Every year it seems that more and more constraints are being put on the school schedule because of “No Child Left Behind” and high stakes testing. Add to this the expanding AP and IB course offerings as well as specialized “singleton” elective courses and it becomes next to impossible to get the students we need into the ensembles that best meet their needs.
For the last few years, I have been seeing increasingly clear “writing on the wall” that we must begin to change the way we deliver instruction in the music classroom. Certainly, more general and electronic music is needed- taking a cue from what is happening in in the UK for example- however I think that the large ensemble is still a vital part of music education and we must adapt to the changing educational landscape.
It is becoming increasingly easy to communicate asynchronously at a distance using one of the many open source technologies that are being developed as part of “Web 2.0” or “The Read/Write Web”. I believe that the direction we need to be investigating is reaching those students who cannot schedule class regularly but still wish to be part of our ensembles. Using a blog along with a podcast of essential concepts that we deliver in our classrooms could be a way to enable students to participate in the class “on demand”. For example, you could record (audio and/or video) your rehearsal and podcast it along with comments and supplemental materials (web resources for clarifying concepts, etc.) for students that cannot take the class. It would then be necessary for them to participate in the group in a weekly rehearsal (possibly in the evening) to work on ensemble skills that cannot be conveyed through other means. This is similar to community bands and orchestras across the country that are very fine, yet only meet once a week.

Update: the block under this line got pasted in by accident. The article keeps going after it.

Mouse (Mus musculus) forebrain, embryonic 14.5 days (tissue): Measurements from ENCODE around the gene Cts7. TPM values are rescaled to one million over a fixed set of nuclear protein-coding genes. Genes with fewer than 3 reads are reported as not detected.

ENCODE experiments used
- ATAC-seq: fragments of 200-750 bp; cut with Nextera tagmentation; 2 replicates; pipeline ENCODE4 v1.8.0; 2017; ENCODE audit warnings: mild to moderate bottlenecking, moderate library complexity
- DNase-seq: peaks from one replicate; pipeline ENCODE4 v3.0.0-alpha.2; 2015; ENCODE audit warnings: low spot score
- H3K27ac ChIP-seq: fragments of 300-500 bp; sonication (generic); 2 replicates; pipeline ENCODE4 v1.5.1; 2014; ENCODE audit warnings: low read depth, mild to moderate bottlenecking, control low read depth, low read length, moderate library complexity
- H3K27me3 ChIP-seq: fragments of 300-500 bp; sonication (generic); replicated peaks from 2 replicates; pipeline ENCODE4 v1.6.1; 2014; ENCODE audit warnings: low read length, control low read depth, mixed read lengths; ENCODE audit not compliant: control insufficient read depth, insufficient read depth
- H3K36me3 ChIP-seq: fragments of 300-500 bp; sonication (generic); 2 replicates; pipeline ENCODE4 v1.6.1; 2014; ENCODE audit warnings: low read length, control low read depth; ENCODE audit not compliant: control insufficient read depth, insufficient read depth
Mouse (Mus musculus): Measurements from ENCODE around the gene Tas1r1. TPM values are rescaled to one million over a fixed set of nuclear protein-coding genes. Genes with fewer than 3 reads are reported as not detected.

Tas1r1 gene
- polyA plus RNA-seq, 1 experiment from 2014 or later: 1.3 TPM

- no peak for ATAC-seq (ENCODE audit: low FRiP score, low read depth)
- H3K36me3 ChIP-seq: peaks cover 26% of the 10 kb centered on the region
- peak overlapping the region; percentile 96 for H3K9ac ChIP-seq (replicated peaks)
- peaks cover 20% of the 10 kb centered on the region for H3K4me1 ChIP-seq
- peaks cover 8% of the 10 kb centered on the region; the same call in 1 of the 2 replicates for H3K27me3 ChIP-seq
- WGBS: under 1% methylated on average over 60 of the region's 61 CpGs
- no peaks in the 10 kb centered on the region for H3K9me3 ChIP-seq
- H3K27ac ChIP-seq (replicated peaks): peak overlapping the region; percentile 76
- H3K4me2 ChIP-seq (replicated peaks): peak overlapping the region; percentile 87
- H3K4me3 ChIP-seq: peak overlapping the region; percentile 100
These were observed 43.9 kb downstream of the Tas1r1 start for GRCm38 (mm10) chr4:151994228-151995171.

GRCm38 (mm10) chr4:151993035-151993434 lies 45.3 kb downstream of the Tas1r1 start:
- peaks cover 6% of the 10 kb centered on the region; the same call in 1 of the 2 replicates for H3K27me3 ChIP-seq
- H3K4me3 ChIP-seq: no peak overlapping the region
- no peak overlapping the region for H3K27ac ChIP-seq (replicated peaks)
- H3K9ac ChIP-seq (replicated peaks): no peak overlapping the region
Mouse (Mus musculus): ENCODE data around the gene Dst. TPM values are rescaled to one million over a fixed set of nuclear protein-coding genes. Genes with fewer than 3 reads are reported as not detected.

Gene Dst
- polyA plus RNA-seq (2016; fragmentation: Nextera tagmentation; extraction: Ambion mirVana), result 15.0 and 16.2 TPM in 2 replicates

The difference between these fine semi-professional groups and our student groups is that they understand how to practice and most are accomplished musicians. Our students must be taught how to practice and need constant feedback in order to improve. Through various forms of electronic communication, I believe that this may be possible. The key is sharing our best musicians with each other and allowing them to tutor our lower level musicians over distance. I may have a first-rate clarinet section, but my trumpet section is weak. You may have a strong trumpet section and your students can mentor my students to improve. My clarinet students can do the same for you…the possibilities are exciting! Of course, another “set of ears” for your full band rehearsal couldn’t hurt- directors could communicate in the same way.
To this end, I am seeking music educators to partner in a distance learning experiment to explore the possibility of this type of distance learning. Call it “No Band Student Left Behind” if you will. We all have many levels of musicians in our programs. My idea is to allow the networking of our finest musicians to tutor and support our lower level musicians. This system is loosely based on the Japanese system of the “band club”. In Japan, band is totally outside of the regular school day, and more advanced musicians instruct less advanced musicians, making it possible to make incredible progress in a short amount of time. Their system relies on 3 to 5 hour rehearsals every day after school and on weekends. I don’t know about you, but this is just not practical for me. What IS practical is allowing our bright and capable students to do what they do best- socialize! By providing direction, we can utilize their natural curiosity and digitally native skills to the benefit of our programs.
If you are interested in joining this effort, please email me at email@example.com as always, I am eager to hear your comments.